In 1947 on the western shores of the Dead Sea a young Bedouin boy known as Muhammed the Wolf was tending to his herd of goats. He was part of a band of hearty adventurers who were smuggling goats from Transjordan into Palestine. This required that they take the long way around to avoid the Jordan Bridge and the customs officers who guarded it.
The route they chose took them through a barren ravine known to the Arabs as Qumran to the spring waters of the oasis at Ain Feshkha. Being a good shepherd Muhammed chased after one of his goats that had strayed up a cliff and got lost. When he found the goat he noticed the opening of a cave in the cliff wall. Curious, but wary of the snakes that would often hide from the heat of the sun in such caves, Muhammed simply threw a stone into the dark cave opening. He was intrigued when he heard the stone make a sharp crack but decided to tell his friends before he went into the cave.
Muhammed returned a while later with a friend of his and the two Bedouin boys found they could not resist exploring the cave, snakes or no snakes. What they discovered inside was collection of several large clay jars and the fragments of several others. Muhammed and his friend were fascinated and could only guess at what treasures might be hidden inside the mysterious jars. With visions of a Princes gold and jewels in their eyes the two boys lifted the lid off one of the great jars and with eager anticipation looked inside.
What they found inside was certainly a treasure but not the hoard of silver and gold they had dreamed of. Instead, the jars contained thin scrolls wrapped in linen that had been coated with pitch and wax. Remarkably, the scrolls were still legible, but the boys could not read the strange manuscripts as they were not written in Arabic. Muhammed and his friend decided their unusual find might still be worth something at the bazaar in Bethlehem.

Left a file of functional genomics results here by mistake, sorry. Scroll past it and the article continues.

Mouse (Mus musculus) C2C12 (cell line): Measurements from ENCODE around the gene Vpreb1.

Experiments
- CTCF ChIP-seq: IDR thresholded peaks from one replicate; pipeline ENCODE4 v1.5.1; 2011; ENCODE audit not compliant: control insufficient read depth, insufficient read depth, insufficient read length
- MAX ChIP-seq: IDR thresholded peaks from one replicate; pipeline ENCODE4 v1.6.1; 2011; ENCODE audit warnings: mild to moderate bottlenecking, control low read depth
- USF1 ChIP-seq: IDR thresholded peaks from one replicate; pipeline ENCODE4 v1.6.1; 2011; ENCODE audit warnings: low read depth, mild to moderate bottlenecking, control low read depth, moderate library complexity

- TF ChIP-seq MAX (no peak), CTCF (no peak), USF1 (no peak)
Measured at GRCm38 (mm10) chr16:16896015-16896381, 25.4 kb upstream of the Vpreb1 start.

As the story goes the Bedouins sold a few samples of the scrolls to a merchant in Bethlahem for a mere 20 Pounds, though some say it was 50. Oddly, the next several years saw the samples of the scrolls pass through many hands yet there was little interest in them. Finally, the scrolls were recognized for their incredible historical significance and most of them now reside in the Shrine of the Book in Jerusalem.
What are now known as the Dead Sea Scrolls are a collection of about 900 scrolls including many from several other caves in the same area. Notably among them are the only know Biblical texts dated before 100 AD as well as the Isaiah scroll, The Manual of Discipline, The Copper Scroll and a commentary on the Book Habakkuk. Most of the texts are written in Hebrew, some are written in Aramaic and a few are written in Koine Greek.
The significance of The Dead Sea Scrolls is difficult to estimate as their are still some questions about their exact date of origin. There is also some debate about the way access to the scrolls has been restricted. But there can be no doubt about their effect on our interpretation of the ancient manuscripts.